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About the Valedictorians Project

The Valedictorians Project started with a simple question about the young people pictured in the Globe’s “Faces of Excellence” feature that, each spring since 2005, has showcased the top students of Boston high schools. We wanted to know: Where are they now? We wanted to know if these students’ upward trajectories had continued after high school as they pursued college, established careers, and built lives. We felt that their stories might tell a larger story about mobility and opportunity.

We focused on 113 Boston students from three years – 2005, 2006, and 2007 – who finished at the top of their class, believing enough time had passed for them to have charted a path in life. We set out to track down as many as we could, chasing their stories from Dorchester to Georgia to Okinawa, Japan. In the end, we managed to find and interview more than 90 city valedictorians. We asked them about their lives after high school, their accomplishments and their struggles, their careers, their salaries, and their reflections on where they’ve ended up. Some were happy to share their experiences; others were reticent. Still others we never even located.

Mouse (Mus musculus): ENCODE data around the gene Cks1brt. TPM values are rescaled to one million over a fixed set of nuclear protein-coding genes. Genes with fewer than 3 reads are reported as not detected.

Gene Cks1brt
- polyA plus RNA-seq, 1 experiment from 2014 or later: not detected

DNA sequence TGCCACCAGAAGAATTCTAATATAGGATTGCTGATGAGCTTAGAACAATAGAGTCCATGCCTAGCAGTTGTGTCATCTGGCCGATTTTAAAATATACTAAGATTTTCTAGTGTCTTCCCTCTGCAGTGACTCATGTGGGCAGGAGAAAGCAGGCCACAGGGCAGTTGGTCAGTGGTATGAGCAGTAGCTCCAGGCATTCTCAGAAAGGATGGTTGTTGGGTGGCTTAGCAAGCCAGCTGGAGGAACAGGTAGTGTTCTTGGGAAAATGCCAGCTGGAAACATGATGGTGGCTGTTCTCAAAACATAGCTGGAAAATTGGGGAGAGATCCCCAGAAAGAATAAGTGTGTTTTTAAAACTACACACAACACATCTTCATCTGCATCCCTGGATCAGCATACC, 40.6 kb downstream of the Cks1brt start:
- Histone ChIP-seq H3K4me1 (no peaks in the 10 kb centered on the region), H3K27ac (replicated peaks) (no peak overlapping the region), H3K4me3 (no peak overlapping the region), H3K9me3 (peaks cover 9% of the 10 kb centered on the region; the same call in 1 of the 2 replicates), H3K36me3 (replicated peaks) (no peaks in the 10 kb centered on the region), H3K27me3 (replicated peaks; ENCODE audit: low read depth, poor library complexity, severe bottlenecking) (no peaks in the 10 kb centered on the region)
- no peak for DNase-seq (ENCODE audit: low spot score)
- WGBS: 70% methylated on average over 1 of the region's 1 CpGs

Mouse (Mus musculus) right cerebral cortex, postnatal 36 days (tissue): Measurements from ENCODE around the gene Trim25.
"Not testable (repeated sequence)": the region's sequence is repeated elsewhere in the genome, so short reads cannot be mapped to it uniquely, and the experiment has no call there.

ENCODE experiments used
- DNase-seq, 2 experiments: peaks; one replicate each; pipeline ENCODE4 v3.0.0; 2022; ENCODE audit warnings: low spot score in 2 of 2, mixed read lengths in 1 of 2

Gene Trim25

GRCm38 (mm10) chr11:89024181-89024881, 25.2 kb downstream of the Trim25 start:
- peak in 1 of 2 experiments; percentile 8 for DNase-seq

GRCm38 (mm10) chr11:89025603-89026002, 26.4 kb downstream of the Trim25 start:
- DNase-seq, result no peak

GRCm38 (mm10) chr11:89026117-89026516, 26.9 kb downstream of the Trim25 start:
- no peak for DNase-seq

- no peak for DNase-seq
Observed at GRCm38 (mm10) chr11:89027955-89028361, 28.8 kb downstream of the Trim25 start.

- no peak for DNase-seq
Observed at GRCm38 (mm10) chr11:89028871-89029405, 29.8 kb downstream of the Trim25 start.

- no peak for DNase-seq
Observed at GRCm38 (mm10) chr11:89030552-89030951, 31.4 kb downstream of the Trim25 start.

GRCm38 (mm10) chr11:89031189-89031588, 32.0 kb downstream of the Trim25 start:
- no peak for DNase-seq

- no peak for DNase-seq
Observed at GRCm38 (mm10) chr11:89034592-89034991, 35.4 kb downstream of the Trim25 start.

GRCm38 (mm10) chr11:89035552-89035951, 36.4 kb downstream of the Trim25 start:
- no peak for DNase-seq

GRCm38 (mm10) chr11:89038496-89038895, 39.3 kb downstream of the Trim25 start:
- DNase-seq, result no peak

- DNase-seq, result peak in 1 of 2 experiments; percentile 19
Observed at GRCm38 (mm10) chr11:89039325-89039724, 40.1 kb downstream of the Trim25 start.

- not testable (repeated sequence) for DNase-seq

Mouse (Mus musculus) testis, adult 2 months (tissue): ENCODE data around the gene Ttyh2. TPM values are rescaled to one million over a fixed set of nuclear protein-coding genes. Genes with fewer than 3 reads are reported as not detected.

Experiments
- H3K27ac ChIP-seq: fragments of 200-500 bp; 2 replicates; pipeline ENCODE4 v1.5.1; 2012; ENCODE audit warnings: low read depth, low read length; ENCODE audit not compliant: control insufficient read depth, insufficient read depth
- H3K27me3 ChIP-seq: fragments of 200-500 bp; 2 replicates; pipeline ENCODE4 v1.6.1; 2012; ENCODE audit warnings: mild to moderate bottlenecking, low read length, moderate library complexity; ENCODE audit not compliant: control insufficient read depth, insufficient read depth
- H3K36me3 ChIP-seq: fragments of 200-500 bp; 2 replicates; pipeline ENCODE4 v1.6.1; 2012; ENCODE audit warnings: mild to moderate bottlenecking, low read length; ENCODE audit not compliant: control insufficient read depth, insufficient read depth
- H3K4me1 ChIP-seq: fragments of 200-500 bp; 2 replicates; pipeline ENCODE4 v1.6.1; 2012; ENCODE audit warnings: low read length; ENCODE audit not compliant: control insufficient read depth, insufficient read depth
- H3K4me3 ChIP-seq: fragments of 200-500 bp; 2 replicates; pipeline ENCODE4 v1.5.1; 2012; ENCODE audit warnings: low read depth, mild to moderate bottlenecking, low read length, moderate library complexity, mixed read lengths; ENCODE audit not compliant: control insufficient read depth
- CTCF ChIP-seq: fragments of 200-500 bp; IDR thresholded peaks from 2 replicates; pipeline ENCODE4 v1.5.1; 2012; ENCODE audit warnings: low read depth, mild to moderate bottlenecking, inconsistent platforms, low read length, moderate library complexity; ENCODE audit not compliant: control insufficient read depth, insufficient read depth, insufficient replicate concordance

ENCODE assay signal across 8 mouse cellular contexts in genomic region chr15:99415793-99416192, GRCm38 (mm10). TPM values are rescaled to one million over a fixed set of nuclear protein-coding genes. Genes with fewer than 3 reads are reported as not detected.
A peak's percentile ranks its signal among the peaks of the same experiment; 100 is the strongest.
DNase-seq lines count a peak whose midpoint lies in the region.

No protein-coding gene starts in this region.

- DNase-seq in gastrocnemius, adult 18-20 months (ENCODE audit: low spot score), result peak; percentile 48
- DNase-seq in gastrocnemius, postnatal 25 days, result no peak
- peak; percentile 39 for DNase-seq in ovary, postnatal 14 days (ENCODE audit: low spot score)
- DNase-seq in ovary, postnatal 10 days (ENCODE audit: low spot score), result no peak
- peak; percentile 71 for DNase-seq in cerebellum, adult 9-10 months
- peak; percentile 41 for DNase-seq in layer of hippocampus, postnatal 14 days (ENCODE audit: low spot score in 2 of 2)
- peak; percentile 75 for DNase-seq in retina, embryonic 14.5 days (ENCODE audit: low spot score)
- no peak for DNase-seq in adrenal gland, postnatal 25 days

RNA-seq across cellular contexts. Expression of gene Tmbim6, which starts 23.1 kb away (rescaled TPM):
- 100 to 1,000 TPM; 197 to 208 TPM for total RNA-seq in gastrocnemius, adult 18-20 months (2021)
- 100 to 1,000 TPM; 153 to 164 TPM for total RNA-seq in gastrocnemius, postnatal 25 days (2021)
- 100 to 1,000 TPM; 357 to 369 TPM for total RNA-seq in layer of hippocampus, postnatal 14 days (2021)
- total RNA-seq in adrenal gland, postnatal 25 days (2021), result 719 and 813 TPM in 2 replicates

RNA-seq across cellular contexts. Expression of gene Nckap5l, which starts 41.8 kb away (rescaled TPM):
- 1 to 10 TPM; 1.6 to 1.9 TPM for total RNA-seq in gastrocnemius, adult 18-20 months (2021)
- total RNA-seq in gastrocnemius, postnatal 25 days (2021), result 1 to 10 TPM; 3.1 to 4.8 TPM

To establish some points of comparison, we also interviewed 65 randomly selected valedictorians from outside Boston from 2005, 2006, and 2007. And not necessarily from the wealthiest, highest-achieving school districts that perennially make the best-of lists. We tracked down graduates from places like Stoughton, Ipswich, and Lynn, to understand how their experiences may have resembled – and diverged from – those of their Boston peers. This project, in all, is built on a foundation of upward of 200 interviews over the course of a year.

Faces of Excellence

The Globe has published Boston’s Faces of Excellence since 2005, sharing the hopes and dreams of valedictorians at more than 30 city high schools. These photo displays project an unspoken faith that the American dream is alive and well, a page packed with students who would be the first member of their family ever to go to college.

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